The American Families Plan includes a historic investment in young children and public education in its proposal to offer preschool to all 3- and 4-year-olds. The plan cites rigorous research on the benefits of universal preschool and the importance of broad access, especially for children of color and children from families with low incomes. But truly universal preschool may require an even larger investment.
Data from the District of Columbia show that a universal program where every family that wanted a seat could enroll would have to be substantially larger than the one proposed by the Biden-Harris administration. Application and enrollment patterns from DC suggest up to 97 percent of families with young children may seek to participate in a nationwide universal program. If the Biden-Harris administration aims to serve all 3- and 4-year-olds whose families want to enroll, they will have to plan on a scale never before seen in the US.
A plan to serve 80 percent of children
The American Families Plan would serve about 5 million children through $200 billion in national-state partnerships. This investment would supplement existing state and local investments in preschool. Before the pandemic decimated preschool enrollment, states served more than 1.6 million children with $9 billion. Existing programs lean toward enrolling older children, reaching 34 percent of 4-year-olds and 6 percent of 3-year-olds nationwide. Several cities and counties have also begun providing preschool.
Adding about 5 million new seats for public preschool would bring total national enrollment to 6.6 million children—just over 80 percent of an estimated 8.2 million 3- and 4-year-olds. Local programs (the largest of which, in New York City, serves about 70,000 children) would add additional capacity. An investment of this size would bring the national enrollment rate up to that of the largest public preschool programs to date. But even serving 85 percent of children doesn’t amount to universal.
How many is universal?
I estimate demand for universal preschool using data from the District of Columbia prekindergarten program, which ranks first in access (PDF) for 3-year-olds and 4-year-olds. Our team is leading a study of DC prekindergarten based around a centralized admissions lottery. Families apply to the lottery by ranking their preferred schools and are matched with seats based on their rankings, schools’ capacity, and lottery draws. Families are also able to apply directly to DC prekindergarten’s community-based preschool classrooms included in the mixed delivery system. Together, application and enrollment patterns demonstrate the demand for universal preschool.
In 2018, I estimate 75 percent of 3-year-olds applied for public preschool in the lottery, making 3-year-old preschool the entry grade for public education in DC. Many 3-year-olds who enroll stay on in the same school, so they are not required to apply for the 4-year-old year. Still, 37 percent of 4-year-olds applied for public preschool in 2018.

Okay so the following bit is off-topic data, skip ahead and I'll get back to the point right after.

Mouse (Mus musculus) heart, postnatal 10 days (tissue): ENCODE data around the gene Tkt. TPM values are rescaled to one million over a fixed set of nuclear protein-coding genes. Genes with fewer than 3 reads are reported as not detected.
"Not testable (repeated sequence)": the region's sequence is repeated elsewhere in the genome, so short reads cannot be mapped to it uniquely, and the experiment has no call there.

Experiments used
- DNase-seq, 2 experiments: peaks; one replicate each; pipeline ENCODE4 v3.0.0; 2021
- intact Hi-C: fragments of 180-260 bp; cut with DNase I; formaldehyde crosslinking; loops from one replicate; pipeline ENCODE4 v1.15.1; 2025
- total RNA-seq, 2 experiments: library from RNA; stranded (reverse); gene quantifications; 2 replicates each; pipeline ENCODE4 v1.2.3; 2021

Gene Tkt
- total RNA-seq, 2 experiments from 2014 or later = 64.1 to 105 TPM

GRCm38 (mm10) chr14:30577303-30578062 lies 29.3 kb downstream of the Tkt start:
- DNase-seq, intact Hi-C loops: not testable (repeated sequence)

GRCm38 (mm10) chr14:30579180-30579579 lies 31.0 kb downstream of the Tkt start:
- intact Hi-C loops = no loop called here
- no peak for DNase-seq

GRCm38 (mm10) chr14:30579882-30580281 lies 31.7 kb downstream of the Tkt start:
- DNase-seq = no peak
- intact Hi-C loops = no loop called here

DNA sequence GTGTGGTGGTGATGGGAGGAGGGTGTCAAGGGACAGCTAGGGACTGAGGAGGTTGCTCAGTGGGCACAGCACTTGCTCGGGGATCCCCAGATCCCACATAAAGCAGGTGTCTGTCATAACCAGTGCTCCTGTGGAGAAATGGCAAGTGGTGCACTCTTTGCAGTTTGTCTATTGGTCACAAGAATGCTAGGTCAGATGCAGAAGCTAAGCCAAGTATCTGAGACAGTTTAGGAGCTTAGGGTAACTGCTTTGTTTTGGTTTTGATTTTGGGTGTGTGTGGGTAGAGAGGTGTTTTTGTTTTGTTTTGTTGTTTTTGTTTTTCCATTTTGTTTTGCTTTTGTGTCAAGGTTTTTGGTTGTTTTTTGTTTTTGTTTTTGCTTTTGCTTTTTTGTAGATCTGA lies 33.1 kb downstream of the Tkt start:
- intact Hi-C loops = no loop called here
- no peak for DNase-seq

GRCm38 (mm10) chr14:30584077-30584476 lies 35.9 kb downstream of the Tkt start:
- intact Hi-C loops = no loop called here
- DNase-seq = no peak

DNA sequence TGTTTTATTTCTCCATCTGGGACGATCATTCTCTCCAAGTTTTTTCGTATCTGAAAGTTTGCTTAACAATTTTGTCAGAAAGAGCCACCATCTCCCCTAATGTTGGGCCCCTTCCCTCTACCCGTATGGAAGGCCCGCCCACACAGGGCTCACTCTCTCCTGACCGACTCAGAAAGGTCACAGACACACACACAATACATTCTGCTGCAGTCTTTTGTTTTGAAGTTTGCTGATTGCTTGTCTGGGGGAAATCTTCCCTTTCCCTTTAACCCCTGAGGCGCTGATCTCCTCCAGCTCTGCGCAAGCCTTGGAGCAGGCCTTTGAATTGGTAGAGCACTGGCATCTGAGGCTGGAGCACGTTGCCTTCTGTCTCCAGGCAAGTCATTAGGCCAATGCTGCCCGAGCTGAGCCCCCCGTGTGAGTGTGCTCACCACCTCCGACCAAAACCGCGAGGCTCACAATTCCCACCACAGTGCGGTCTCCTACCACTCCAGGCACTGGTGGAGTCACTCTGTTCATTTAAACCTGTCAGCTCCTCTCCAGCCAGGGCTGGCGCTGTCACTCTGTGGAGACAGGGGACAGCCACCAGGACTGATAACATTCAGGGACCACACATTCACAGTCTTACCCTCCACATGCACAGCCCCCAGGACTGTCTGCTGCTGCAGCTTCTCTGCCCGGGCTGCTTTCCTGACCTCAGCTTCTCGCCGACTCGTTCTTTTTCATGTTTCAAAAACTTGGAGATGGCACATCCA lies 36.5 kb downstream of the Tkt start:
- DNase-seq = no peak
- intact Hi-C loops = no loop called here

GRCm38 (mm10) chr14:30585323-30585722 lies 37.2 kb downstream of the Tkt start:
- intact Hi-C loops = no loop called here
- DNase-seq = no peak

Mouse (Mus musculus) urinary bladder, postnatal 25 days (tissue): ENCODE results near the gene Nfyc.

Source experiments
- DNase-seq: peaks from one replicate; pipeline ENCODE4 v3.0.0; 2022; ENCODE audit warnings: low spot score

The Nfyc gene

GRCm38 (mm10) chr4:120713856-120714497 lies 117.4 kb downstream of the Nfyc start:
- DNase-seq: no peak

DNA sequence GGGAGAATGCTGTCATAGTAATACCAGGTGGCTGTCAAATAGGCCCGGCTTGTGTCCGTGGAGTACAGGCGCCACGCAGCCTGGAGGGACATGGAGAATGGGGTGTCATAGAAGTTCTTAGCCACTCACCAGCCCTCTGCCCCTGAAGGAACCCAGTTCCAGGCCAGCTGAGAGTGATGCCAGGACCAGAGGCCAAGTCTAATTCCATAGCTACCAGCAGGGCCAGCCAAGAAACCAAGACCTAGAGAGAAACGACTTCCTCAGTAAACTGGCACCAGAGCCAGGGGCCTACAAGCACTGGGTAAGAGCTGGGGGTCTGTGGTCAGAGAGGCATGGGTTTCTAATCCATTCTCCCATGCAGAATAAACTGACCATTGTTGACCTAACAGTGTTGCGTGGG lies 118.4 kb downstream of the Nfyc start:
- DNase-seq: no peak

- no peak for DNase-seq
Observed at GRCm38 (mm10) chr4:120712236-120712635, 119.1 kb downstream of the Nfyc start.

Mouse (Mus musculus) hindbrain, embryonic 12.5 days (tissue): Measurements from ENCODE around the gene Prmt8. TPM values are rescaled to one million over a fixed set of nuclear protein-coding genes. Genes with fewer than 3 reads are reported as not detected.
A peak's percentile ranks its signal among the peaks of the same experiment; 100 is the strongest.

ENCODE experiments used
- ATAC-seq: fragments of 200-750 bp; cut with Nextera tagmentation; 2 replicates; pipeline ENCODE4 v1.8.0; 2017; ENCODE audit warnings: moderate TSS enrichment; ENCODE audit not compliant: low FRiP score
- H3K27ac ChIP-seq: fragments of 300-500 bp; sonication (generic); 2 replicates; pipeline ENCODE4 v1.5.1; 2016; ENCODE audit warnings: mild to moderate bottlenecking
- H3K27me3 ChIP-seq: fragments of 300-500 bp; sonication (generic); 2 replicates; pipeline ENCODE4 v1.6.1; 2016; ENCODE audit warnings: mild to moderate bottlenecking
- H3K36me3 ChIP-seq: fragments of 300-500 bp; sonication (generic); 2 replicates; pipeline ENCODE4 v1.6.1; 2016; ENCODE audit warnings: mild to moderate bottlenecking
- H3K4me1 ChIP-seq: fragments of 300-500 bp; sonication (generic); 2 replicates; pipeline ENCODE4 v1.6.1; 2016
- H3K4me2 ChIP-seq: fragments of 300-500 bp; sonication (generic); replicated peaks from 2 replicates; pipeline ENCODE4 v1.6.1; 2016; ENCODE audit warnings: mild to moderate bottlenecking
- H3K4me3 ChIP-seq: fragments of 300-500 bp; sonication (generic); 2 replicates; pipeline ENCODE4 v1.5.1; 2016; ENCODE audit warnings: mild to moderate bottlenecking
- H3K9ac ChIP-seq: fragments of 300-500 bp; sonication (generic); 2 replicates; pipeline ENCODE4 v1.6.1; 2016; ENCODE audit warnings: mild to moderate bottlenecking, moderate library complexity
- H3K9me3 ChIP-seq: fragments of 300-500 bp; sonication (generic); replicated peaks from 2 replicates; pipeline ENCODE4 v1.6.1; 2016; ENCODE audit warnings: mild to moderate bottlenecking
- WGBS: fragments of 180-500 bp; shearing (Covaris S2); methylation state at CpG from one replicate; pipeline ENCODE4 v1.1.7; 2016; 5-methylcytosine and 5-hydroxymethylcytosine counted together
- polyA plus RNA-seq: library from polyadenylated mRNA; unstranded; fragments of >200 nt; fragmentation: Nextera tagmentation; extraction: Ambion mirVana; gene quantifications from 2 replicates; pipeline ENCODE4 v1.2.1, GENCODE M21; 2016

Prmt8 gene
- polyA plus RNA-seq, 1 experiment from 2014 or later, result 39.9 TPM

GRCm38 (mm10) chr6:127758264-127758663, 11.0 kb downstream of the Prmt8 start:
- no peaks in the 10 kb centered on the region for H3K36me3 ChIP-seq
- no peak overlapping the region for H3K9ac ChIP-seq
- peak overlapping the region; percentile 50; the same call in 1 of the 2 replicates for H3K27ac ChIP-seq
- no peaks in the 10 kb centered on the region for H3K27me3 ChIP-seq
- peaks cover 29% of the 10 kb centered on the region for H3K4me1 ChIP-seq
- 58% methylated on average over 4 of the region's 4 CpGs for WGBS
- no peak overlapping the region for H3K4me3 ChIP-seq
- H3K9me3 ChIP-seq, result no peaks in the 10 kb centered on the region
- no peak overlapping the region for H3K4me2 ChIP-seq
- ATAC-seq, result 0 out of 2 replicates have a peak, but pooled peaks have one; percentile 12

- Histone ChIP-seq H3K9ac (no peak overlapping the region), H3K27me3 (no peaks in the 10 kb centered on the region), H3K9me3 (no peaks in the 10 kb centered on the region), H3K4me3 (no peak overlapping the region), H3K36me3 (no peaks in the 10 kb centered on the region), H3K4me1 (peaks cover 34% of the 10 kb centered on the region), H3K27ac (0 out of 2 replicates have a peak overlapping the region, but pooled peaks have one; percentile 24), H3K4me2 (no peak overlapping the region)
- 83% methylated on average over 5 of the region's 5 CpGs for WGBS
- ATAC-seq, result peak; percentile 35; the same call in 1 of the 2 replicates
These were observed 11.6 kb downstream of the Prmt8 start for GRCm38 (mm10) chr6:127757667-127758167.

In addition, 22 percent of 3-year-olds and 55 percent of 4-year-olds enrolled in DC prekindergarten without applying by the lottery deadline. Families of 3-year-olds might have applied in the post-lottery and enrolled in schools with open seats, or they might have applied directly to community-based programs that offer DC prekindergarten but do not participate in the lottery. Families of 4-year-olds could have taken either of those paths, or they could have remained in the schools where they enrolled their children the year before.
Combining lottery applicants and children who enrolled without applying by the lottery deadline, these estimates suggest that nearly all families with 3-year-olds (97 percent) and 4-year-olds (92 percent) would enroll in a “free, high-quality, accessible, and inclusive” universal preschool program, like the one proposed in the American Families Plan. A plan to serve 80 percent of children will likely fall short of demand.
Toward universal preschool
DC public prekindergarten is a national model, but it might not be a perfect barometer for national interest in public preschool. DC is urban, with many walkable communities and a public transportation system to support access. It has unusually high maternal labor force participation rates. The idea of preschool expansion has been controversial in states like Idaho, though popular in states like Oklahoma. The politics of preschool have long been complicated. But so were the politics of primary school when states like Massachusetts began democratizing education.
Against this backdrop, the American Families Plan seeks to build a new tradition in American education. If it succeeds at the level of DC prekindergarten, it may grow to serve nearly 7.8 million 3- and 4-year-olds with $311 billion. That’s universal.
The Urban Institute has the evidence to show what it will take to create a society where everyone has a fair shot at achieving their vision of success.